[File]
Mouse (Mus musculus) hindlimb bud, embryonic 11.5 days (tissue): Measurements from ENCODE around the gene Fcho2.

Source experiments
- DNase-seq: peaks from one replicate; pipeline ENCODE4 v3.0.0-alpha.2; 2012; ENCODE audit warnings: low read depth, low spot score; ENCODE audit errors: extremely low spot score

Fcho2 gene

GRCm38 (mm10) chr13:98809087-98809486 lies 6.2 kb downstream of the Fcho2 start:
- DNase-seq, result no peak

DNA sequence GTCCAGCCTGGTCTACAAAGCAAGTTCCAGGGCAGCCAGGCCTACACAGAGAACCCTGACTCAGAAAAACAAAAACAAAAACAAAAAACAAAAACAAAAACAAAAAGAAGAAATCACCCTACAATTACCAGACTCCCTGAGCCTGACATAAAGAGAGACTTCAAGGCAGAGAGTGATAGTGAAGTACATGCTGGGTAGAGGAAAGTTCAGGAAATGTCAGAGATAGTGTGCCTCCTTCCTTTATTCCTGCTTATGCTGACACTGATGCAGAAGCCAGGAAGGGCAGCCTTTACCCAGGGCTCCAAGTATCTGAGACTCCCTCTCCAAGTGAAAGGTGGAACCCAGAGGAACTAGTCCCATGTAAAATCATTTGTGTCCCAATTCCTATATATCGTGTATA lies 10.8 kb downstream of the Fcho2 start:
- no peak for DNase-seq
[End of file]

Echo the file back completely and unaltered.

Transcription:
Mouse (Mus musculus) hindlimb bud, embryonic 11.5 days (tissue): Measurements from ENCODE around the gene Fcho2.

Source experiments
- DNase-seq: peaks from one replicate; pipeline ENCODE4 v3.0.0-alpha.2; 2012; ENCODE audit warnings: low read depth, low spot score; ENCODE audit errors: extremely low spot score

Fcho2 gene

GRCm38 (mm10) chr13:98809087-98809486 lies 6.2 kb downstream of the Fcho2 start:
- DNase-seq, result no peak

DNA sequence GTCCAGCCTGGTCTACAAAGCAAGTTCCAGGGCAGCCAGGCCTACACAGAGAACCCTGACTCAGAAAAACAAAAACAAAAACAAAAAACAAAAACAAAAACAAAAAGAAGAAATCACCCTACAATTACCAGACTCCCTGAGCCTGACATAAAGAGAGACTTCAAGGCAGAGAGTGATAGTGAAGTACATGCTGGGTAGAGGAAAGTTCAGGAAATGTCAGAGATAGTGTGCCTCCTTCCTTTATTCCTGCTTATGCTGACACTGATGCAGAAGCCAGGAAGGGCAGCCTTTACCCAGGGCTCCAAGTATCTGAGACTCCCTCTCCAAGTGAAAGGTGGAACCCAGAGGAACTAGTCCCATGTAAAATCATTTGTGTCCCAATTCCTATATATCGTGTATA lies 10.8 kb downstream of the Fcho2 start:
- no peak for DNase-seq